Reactive Oxygen Species (ROS)––Induced genetic and epigenetic alterations in human carcinogenesis

Dominique Ziech, Rodrigo Franco, Aglaia Pappa, Mihalis I Panayiotidis

    Research output: Contribution to journalLiterature reviewpeer-review

    413 Citations (Scopus)


    Cancer is a multistage and complex process characterized by molecular alterations that underlie all three phases of its development: (i) initiation, (ii) promotion and (iii) progression. Some of these molecular events include alterations in gene expression that are regulated by both genetic and epigenetic mechanisms. On the other hand, “oxidative stress” implies a cellular state where ROS production exceeds the cell's ability to metabolize them resulting in excessive accumulation of ROS that overwhelms cellular defenses. Such state has been shown to regulate both genetic and epigenetic cascades underlying altered gene expression in human disease including cancer. Throughout this manuscript, we review the current state of knowledge on the role of ROS-induced oxidative stress in altering the genetic and epigenetic involvement during human carcinogenesis.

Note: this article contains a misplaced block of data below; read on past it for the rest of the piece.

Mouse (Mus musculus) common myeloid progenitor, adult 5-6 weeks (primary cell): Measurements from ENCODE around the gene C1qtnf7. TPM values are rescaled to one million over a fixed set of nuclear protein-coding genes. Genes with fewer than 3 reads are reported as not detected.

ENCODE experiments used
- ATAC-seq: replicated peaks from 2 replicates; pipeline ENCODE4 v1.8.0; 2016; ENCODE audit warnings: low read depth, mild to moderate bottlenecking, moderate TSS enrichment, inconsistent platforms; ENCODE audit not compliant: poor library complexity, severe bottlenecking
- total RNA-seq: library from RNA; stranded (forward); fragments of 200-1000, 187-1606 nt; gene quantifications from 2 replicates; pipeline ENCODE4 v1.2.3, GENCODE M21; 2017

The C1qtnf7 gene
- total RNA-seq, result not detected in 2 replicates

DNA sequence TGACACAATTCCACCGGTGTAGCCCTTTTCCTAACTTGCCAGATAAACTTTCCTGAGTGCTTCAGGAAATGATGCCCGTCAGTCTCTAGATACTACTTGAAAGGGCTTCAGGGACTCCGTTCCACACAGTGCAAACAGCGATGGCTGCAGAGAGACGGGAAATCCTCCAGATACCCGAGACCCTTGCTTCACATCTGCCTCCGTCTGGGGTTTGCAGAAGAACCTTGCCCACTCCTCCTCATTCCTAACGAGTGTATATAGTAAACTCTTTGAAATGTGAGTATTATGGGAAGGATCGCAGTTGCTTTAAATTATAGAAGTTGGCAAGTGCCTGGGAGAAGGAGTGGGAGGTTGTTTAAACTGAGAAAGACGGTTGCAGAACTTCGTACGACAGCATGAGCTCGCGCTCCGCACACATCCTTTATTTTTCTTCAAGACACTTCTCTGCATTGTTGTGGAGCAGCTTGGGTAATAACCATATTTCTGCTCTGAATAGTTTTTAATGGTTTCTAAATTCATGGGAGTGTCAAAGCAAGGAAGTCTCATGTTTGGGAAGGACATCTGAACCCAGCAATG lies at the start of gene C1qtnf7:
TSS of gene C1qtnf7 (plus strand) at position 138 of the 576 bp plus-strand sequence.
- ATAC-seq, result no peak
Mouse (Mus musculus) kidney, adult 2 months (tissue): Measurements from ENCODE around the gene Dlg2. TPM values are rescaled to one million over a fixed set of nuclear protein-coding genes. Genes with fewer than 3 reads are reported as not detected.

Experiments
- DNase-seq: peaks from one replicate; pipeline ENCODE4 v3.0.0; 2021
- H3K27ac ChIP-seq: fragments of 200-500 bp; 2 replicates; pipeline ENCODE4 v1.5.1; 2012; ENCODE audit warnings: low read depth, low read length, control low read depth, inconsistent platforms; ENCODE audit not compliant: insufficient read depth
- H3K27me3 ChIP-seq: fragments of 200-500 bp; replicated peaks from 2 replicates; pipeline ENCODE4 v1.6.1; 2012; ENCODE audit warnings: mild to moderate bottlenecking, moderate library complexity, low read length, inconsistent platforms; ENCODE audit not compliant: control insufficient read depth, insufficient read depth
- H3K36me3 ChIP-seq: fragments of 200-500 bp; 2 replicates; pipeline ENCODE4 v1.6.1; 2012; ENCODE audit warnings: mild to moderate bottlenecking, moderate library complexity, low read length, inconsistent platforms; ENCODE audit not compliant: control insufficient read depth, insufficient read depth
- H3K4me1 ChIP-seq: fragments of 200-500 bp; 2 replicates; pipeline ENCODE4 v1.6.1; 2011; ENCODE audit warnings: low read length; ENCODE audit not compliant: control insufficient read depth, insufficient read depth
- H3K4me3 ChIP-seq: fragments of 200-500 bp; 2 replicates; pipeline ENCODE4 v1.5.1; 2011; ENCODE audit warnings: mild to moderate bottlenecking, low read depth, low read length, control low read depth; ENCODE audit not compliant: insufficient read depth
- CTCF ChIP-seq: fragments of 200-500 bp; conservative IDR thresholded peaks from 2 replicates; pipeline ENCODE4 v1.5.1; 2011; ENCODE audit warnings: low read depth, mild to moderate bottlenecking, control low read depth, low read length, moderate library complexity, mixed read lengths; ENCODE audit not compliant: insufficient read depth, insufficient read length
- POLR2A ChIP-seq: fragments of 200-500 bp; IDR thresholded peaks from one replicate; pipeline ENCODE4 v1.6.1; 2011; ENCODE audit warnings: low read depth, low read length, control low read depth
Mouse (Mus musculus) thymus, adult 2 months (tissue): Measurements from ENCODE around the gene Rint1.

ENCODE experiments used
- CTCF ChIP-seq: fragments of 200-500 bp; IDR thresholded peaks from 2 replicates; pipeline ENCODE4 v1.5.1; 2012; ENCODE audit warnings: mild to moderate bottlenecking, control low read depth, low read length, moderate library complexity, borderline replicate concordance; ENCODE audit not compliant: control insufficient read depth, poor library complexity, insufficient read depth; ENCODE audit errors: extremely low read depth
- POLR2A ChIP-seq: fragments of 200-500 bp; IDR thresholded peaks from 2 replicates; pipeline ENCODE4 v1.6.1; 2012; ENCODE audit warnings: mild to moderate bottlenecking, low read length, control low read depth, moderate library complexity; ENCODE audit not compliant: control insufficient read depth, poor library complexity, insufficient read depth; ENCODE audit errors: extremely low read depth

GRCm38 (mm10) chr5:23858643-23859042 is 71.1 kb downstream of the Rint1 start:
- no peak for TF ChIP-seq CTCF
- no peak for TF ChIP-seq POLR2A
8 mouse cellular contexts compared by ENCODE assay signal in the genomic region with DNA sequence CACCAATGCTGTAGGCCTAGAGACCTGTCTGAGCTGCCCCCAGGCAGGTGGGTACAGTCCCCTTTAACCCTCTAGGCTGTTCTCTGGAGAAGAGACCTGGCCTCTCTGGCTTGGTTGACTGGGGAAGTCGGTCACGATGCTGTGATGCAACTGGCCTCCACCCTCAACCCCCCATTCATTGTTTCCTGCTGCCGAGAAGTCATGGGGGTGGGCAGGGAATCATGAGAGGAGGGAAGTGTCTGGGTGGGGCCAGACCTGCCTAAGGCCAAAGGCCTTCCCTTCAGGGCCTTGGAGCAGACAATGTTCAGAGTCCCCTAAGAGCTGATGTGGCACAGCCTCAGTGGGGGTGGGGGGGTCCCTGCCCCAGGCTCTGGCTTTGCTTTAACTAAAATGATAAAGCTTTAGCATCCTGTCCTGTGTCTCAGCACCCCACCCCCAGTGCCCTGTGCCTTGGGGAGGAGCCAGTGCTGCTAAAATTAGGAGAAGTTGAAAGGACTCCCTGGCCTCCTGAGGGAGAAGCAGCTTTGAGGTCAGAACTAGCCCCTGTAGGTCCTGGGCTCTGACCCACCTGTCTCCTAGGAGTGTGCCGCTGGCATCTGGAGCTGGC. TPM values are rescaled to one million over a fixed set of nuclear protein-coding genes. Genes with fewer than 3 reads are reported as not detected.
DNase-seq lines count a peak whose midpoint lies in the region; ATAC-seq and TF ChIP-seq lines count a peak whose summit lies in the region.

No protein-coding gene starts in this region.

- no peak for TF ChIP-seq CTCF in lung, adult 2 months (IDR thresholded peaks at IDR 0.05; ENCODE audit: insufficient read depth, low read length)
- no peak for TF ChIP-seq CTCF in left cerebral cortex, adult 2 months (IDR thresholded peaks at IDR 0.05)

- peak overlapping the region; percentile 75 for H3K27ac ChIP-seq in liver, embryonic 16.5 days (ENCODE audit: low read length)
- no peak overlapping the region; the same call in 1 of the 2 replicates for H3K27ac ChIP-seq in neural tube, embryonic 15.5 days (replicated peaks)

Original languageEnglish
    Pages (from-to)167-173
    Number of pages6
    JournalMutation Research/Fundamental and Molecular Mechanisms of Mutagenesis
    Issue number1-2
    Publication statusPublished - 3 Jun 2011


    Dive into the research topics of 'Reactive Oxygen Species (ROS)––Induced genetic and epigenetic alterations in human carcinogenesis'. Together they form a unique fingerprint.

    Cite this